• Investor profile

    A typical investor in the CC Emerging Market Bond Fund would be one who is seeking to gain exposure to the Emerging Bond Market via corporate and/or sovereign bonds whilst seeking to accumulate wealth and save over time in a product that re-invests coupons received on a gross basis. Furthermore, investors in the CC Emerging Market Bond Fund are those with a medium to high tolerance to risk and who are planning to hold on to their investment for the medium-to-long term so as to benefit from the compound interest effect whilst also participating in the interest rate cycle as well as the investment cycle commensurate with an investment in Emerging Markets.

    Investor Profile Icon
  • Fund Rules

    The Investment Manager of the CC High Income Bond Funds – EUR and USD has the duty to ensure that the underlying investments of the funds are well diversified. According to the prospectus, the investment manager has to abide by a number of investment restrictions to safeguard the value of the assets

    • Minimum Credit Rating CCC+ (or equivalent)
    • Up to 10% in Non-Rated Bonds
    • Average Credit Quality of B- (or equivalent)
    • Emerging Market Issuers as per MSCI Emerging and Frontier
    • Up to 15% in Emerging Market Equities
    • Use of FDIs for hedging purposes only
    • No limit on exposure to CIS
    • Up to 30% in Non Emerging Market Issuers
  • Commentary

    November 2021

    The coronavirus pandemic have, since first detected in the Capital of Hubei Province – Wuhan, dominated news headlines. It caught the world by surprise, altering life patterns and dictating economies path forward. Financial markets inevitably felt the pinch.

    Efforts by central banks in the form of stimulus support, and governments, through mitigation measures to reduce the spread, vaccine coverage, and fiscal support, improved the scenario both from a health and economic perspective. However, in recent weeks a surge in coronavirus cases, possibly due to a seasonal effect which may probably contribute to a bigger outbreak, was witnessed. In fact, Europe is experiencing a surge in coronavirus infections, to levels not seen in months.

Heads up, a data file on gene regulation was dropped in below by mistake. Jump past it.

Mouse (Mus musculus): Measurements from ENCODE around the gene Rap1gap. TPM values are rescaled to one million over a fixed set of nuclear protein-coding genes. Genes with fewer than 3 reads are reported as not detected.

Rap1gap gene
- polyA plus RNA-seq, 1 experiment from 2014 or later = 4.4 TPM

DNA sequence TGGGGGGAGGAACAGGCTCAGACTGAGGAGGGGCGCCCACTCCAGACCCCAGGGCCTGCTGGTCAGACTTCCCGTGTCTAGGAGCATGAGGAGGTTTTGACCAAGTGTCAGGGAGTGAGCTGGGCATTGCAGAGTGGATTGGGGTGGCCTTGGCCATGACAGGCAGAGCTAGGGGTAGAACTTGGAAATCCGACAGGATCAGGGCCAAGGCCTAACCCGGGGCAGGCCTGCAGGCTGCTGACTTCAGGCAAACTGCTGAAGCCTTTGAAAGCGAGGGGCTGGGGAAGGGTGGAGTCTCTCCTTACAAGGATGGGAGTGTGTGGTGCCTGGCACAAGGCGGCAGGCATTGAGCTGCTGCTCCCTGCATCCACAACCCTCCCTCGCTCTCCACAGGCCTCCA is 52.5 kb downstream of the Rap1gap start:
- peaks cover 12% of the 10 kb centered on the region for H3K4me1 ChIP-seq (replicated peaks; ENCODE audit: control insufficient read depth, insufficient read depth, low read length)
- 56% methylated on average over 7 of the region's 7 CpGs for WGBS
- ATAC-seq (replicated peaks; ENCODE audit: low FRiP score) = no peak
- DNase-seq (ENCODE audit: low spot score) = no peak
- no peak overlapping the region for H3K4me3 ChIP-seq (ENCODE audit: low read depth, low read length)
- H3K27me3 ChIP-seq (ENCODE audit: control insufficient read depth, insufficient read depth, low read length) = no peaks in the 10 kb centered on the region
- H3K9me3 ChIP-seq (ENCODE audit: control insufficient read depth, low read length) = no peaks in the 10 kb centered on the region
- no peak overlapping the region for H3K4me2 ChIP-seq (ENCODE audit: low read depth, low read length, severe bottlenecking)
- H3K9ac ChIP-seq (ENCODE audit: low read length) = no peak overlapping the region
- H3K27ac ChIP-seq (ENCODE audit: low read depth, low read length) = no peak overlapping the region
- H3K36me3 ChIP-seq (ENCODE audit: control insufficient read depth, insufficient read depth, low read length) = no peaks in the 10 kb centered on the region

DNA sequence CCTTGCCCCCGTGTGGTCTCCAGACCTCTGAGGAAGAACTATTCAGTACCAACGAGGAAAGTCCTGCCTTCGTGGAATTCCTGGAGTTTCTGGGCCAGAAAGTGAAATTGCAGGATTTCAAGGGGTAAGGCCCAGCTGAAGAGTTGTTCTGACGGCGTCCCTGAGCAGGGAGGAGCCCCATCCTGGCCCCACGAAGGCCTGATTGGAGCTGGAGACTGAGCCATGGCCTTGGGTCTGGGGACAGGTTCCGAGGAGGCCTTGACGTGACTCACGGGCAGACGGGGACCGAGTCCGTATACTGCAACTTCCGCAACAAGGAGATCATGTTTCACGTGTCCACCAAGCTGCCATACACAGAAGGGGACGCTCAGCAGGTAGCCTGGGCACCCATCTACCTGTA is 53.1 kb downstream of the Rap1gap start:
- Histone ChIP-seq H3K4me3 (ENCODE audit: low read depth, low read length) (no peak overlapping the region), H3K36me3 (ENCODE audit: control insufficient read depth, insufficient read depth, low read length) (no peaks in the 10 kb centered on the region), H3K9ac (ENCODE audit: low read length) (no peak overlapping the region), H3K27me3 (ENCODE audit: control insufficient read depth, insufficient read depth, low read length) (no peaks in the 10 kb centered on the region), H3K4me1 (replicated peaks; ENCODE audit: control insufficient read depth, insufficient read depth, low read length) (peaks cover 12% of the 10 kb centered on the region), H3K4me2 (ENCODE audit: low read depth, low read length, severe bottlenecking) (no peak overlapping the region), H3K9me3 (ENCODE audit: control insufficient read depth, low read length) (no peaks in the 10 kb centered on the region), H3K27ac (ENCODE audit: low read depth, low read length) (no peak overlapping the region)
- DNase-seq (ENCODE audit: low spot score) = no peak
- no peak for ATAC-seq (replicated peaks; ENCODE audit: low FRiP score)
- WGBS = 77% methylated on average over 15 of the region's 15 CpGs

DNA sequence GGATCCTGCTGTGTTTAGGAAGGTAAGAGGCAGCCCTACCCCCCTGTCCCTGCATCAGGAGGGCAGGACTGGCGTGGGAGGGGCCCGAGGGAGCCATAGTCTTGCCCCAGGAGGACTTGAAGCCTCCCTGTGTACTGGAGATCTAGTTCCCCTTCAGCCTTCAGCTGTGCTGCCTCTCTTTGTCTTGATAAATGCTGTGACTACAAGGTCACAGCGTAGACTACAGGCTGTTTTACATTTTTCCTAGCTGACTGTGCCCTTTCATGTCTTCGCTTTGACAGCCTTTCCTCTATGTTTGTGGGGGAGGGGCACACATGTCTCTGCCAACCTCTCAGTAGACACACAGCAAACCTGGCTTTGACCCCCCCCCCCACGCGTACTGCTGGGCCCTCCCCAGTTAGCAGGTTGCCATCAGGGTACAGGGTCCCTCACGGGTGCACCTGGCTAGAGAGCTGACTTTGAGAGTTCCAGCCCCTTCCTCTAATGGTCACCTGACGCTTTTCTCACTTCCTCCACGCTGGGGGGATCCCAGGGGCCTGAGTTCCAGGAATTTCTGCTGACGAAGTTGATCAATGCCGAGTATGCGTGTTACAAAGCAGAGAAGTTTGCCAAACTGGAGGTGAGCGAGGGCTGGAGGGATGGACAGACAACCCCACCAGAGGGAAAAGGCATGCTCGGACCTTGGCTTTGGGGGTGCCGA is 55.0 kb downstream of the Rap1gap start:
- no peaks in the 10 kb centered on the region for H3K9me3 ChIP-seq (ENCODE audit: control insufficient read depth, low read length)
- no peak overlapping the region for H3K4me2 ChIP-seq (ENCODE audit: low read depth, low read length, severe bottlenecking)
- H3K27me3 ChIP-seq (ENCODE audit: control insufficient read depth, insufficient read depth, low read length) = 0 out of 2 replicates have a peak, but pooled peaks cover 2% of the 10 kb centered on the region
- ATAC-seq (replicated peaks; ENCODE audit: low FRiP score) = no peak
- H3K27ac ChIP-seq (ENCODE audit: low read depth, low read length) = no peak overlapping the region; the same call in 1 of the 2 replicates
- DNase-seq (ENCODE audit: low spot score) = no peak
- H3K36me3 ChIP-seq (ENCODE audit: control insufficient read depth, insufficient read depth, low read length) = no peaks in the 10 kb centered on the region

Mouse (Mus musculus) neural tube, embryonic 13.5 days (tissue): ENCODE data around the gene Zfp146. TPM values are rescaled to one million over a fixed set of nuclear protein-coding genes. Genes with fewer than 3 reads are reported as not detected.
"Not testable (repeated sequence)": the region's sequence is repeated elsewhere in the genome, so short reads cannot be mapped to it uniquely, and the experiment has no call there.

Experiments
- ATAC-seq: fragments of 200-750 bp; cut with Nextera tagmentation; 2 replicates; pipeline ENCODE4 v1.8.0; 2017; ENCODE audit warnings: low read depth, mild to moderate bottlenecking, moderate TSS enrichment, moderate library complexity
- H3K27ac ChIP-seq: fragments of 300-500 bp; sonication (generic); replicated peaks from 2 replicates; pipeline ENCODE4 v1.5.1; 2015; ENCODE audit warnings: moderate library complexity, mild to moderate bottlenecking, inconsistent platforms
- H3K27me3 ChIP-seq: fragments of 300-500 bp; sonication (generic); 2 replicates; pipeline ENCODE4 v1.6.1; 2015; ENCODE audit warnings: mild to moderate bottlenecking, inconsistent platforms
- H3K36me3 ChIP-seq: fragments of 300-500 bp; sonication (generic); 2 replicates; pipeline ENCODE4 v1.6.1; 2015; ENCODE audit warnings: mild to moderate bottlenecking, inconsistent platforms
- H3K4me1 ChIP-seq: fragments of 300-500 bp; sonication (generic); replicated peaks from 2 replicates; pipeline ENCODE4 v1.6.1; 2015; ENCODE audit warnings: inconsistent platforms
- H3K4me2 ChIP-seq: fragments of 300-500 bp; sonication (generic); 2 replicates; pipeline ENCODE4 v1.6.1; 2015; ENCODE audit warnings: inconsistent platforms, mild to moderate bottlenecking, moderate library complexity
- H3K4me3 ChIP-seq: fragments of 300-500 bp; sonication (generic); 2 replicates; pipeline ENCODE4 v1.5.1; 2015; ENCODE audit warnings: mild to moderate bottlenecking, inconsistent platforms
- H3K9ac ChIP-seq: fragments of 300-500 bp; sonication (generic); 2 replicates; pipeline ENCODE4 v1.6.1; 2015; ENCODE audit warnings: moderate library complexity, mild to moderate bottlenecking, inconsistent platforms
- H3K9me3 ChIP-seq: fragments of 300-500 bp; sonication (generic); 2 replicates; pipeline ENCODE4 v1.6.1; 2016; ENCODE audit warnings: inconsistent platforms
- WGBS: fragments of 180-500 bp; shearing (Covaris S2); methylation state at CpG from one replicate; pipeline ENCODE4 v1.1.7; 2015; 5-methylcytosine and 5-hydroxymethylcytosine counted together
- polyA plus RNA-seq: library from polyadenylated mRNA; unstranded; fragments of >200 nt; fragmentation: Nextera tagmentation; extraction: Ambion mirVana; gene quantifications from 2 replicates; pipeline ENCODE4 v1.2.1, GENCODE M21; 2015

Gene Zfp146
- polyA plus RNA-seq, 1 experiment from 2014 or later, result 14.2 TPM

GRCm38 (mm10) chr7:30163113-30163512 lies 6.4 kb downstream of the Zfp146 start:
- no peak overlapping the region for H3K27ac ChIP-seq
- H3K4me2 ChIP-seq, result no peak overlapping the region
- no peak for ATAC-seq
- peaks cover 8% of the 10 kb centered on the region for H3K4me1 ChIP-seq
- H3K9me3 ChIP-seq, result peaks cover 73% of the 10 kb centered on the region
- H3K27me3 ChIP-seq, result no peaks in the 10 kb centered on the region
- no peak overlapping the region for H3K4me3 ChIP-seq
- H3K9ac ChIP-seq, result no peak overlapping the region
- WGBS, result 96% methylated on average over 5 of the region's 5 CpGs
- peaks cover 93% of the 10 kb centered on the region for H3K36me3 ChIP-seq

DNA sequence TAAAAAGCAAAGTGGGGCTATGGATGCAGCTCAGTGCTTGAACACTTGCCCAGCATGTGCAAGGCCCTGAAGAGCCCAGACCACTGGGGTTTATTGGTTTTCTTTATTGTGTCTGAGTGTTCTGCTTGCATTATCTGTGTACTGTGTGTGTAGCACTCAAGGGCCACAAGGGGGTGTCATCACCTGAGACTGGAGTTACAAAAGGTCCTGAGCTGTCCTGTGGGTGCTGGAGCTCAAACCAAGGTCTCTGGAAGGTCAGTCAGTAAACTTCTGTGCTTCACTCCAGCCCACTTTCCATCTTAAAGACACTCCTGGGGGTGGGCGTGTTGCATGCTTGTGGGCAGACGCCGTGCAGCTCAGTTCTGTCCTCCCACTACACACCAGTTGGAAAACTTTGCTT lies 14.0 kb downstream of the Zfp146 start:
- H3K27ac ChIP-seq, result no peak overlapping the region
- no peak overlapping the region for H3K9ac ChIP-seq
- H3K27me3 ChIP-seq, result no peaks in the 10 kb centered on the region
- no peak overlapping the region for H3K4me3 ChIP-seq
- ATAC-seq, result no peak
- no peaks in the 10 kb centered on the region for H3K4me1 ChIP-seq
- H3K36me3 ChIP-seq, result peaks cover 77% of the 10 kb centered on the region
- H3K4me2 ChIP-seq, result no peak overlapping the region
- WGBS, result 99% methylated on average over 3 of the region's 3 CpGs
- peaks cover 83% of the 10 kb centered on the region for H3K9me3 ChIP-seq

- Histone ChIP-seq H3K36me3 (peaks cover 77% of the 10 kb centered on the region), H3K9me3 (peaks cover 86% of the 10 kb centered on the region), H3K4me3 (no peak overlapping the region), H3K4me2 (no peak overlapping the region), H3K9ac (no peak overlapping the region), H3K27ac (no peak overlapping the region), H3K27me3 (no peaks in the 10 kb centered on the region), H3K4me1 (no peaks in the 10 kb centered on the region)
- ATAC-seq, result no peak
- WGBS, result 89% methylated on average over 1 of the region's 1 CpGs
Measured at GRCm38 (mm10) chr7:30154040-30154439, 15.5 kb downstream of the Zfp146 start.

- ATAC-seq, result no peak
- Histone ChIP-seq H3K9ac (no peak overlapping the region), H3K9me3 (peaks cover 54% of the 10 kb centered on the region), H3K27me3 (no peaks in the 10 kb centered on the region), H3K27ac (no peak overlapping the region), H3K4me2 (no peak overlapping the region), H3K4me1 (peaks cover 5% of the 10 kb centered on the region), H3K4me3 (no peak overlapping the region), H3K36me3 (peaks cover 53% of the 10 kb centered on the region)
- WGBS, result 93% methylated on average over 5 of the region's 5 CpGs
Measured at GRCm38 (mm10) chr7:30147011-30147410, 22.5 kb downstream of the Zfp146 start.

A new mutation: the Omicron variant, emerging from southern Africa, augmented fears that countries, owing to the variants’ unprecedented set of genetic mutations may once more be engulfed with infections. Conclusive findings on such emerging mutation, due to its relatively recent discovery, is thus far unavailable. That said, the repercussions, both from a health and economic viewpoint, the latter dependant on the ensuing course of action by governments to mitigate the spread and to ultimately avoid overwhelming hospitals, remain unclear. Vaccination programmes and distribution of boosters – a third dose which shall further increase immunisation against the virus, shall undoubtedly aid to mitigate the impact.

    As concerns over the possible negative effect the Omicron variant may have on global economy rose, yields of U.S. Treasuries, previously portraying an improved and thus more stable economic scenario, and possible stimulus tapering, reversed. Economic data, previously portraying signs of a recovery, may once again falter, should the need for restrictions arise. Albeit somewhat expected, the extent is at this stage unknown.